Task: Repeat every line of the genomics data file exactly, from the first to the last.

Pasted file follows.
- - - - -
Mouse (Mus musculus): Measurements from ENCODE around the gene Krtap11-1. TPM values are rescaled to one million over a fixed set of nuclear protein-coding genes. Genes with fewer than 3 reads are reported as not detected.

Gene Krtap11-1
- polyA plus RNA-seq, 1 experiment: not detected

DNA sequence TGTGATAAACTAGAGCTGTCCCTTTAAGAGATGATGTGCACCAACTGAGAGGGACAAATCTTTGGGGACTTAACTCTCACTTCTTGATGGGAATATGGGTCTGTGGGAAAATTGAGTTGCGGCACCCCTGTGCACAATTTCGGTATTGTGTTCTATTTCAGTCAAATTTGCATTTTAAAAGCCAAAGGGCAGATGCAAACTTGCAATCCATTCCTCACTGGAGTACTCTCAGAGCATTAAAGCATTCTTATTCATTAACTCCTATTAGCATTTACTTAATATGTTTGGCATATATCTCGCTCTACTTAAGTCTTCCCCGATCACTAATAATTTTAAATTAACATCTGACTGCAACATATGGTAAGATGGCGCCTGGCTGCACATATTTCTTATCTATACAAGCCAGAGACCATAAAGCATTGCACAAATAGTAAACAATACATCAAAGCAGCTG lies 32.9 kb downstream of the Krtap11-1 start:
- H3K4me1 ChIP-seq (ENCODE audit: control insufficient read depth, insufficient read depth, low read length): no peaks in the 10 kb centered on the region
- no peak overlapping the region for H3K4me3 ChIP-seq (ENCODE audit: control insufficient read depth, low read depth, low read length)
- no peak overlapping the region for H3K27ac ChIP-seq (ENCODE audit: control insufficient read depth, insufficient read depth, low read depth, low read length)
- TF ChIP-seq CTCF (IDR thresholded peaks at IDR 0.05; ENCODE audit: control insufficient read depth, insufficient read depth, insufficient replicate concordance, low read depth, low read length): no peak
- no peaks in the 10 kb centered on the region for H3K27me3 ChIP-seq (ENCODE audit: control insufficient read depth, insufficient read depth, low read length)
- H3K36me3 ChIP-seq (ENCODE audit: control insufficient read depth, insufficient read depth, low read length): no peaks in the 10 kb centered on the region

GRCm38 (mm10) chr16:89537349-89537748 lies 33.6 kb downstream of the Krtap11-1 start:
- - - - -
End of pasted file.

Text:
Mouse (Mus musculus): Measurements from ENCODE around the gene Krtap11-1. TPM values are rescaled to one million over a fixed set of nuclear protein-coding genes. Genes with fewer than 3 reads are reported as not detected.

Gene Krtap11-1
- polyA plus RNA-seq, 1 experiment: not detected

DNA sequence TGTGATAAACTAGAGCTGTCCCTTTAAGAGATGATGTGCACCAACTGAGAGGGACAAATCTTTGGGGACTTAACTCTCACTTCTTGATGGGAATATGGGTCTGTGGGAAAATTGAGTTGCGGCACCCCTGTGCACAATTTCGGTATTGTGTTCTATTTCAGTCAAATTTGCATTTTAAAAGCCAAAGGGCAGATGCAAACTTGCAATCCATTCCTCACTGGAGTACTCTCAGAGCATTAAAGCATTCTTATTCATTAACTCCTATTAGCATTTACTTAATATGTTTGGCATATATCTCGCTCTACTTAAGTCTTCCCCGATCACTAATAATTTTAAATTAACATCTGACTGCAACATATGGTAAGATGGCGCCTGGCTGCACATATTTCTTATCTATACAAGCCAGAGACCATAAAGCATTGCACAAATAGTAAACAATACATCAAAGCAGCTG lies 32.9 kb downstream of the Krtap11-1 start:
- H3K4me1 ChIP-seq (ENCODE audit: control insufficient read depth, insufficient read depth, low read length): no peaks in the 10 kb centered on the region
- no peak overlapping the region for H3K4me3 ChIP-seq (ENCODE audit: control insufficient read depth, low read depth, low read length)
- no peak overlapping the region for H3K27ac ChIP-seq (ENCODE audit: control insufficient read depth, insufficient read depth, low read depth, low read length)
- TF ChIP-seq CTCF (IDR thresholded peaks at IDR 0.05; ENCODE audit: control insufficient read depth, insufficient read depth, insufficient replicate concordance, low read depth, low read length): no peak
- no peaks in the 10 kb centered on the region for H3K27me3 ChIP-seq (ENCODE audit: control insufficient read depth, insufficient read depth, low read length)
- H3K36me3 ChIP-seq (ENCODE audit: control insufficient read depth, insufficient read depth, low read length): no peaks in the 10 kb centered on the region

GRCm38 (mm10) chr16:89537349-89537748 lies 33.6 kb downstream of the Krtap11-1 start: